- Wednesday, October 17, 2012
The Disciplinary Board for Bishops has certified its finding that the Bishop of South Carolina abandoned the communion of the Episcopal Church. Presiding Bishop Katharine Jefferts Schori has restricted the ministry of the Rt. Rev. Mark J. Lawrence, bishop of the diocese since 2008, “until such time as the House of Bishops shall investigate the matter and act thereon.”
The Diocese of South Carolina’s standing committee has, in turn, announced its decision to withdraw the diocese from the Episcopal Church. The diocese has called a special convention for Nov. 17 to vote on changes to its Constitution and Canons to reflect this withdrawal from the Episcopal Church. Those who disagree with the withdrawal will have the opportunity to propose reaffiliation with the Episcopal Church.
The Presiding Bishop’s restriction of Lawrence’s ministry is dated Oct. 15. The restriction says Bishop Jefferts Schori received a certification of abandonment Oct. 10. The certification is dated Sept. 18.
The standing committee voted on Oct. 2, but made its decision contingent on the Episcopal Church taking any action against the bishop.
“Bishop Lawrence was notified of these actions taken by the Episcopal Church between two meetings, one held on October 3 and one to be held on October 22, which Bishop Andrew Waldo of the Upper Diocese of South Carolina and Bishop Lawrence had set up with the Presiding Bishop to find a peaceful alternative to the growing issues between the Episcopal Church and the Diocese of South Carolina,” the diocese said in an announcement Wednesday afternoon. “The meetings were to explore ‘creative solutions’ for resolving these issues to avoid further turmoil in the Diocese and in the Episcopal Church.”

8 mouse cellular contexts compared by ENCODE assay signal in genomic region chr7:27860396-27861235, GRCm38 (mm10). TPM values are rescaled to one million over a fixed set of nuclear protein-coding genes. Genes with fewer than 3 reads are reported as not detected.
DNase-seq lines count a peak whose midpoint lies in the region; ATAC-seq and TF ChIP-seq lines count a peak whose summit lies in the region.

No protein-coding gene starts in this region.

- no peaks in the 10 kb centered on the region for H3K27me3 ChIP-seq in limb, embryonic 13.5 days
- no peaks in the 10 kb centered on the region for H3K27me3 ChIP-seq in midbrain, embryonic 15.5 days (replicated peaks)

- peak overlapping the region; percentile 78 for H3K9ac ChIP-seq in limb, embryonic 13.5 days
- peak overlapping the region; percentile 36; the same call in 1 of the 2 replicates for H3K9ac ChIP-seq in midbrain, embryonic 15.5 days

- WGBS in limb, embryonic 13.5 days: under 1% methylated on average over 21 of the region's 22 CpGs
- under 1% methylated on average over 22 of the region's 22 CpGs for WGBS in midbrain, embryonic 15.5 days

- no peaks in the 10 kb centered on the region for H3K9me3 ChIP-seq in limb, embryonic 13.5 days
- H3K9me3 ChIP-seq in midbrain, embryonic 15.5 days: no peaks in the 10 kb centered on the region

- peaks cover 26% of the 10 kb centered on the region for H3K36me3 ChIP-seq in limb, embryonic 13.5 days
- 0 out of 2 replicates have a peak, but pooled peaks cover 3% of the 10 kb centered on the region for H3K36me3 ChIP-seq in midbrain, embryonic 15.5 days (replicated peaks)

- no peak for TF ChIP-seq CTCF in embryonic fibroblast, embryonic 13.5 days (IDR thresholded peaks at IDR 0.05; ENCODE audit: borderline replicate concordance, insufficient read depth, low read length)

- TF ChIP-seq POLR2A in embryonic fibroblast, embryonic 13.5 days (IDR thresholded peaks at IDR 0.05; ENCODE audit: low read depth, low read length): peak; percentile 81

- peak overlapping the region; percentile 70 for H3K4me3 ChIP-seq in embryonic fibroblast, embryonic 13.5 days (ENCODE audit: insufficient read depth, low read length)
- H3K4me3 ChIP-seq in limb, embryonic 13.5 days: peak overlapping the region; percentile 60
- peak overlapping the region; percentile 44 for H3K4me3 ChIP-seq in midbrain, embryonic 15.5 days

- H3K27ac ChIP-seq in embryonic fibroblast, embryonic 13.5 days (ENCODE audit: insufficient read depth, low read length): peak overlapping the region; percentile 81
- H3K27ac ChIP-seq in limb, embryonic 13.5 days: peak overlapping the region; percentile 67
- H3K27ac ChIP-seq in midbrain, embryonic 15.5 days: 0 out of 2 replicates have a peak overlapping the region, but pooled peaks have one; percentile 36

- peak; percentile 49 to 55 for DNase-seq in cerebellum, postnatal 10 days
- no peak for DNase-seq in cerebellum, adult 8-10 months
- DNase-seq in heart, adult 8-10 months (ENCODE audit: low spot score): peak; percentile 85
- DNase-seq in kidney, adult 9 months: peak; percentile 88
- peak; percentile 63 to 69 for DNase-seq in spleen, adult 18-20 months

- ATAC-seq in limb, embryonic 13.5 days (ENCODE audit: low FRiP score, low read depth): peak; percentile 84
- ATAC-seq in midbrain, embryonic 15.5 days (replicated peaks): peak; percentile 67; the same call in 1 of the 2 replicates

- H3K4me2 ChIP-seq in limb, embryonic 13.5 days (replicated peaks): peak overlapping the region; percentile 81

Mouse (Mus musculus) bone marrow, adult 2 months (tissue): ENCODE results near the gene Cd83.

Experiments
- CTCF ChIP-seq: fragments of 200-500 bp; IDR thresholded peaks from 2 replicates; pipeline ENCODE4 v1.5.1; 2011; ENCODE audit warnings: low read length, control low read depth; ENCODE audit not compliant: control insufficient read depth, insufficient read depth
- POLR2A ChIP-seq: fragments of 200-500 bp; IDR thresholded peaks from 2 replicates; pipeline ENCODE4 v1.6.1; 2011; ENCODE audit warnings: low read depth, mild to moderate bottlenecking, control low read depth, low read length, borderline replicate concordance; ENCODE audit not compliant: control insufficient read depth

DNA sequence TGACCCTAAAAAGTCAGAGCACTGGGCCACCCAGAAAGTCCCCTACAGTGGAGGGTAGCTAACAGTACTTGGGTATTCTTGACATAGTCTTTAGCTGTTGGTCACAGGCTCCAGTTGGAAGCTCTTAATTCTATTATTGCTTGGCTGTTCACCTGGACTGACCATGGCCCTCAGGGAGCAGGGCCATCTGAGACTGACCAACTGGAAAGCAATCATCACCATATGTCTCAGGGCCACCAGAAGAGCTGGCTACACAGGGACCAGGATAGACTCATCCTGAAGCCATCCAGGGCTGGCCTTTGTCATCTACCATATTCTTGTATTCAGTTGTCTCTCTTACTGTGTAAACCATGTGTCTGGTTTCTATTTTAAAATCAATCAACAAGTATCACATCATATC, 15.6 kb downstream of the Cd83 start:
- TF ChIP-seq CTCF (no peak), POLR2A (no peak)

The diocese released PDFs of documents it has received from the Episcopal Church. It also has released PDFs of documents that explain decisions by the bishop and the standing committee. It argues that the disciplinary board had previously dismissed two of the three charges against Bishop Lawrence.
“A basic question the Board faced was whether actions by conventions of the Diocese of South Carolina, though they seem — I repeat, seem — to be pointing toward abandonment of the Church and its discipline by the diocese, and even though supported by the Bishop, constitute abandonment by the Bishop,” wrote the Rt. Rev. Dorsey F. Henderson, Jr., the disciplinary board’s chairman. “A majority of the members of the Board was unable to conclude that they do.”
A document newly presented as evidence against Bishop Lawrence is a revised corporate purpose statement filed in October 2010. That document indicates the diocese’s decision, in another special convention, to qualify its accession to the Constitution and Canons of the Episcopal Church. Under the revision, the diocese operates “under the Constitution and Canons of the Protestant Episcopal Church in the Diocese of South Carolina.”
“We feel a deep sense of sadness but a renewed sense of God’s providence that the Episcopal Church has chosen to act against this Diocese and its Bishop during a good faith attempt peacefully to resolve our differences,” the diocesan statement said. “These actions make it clear the Episcopal Church no longer desires to be affiliated with the Diocese of South Carolina.”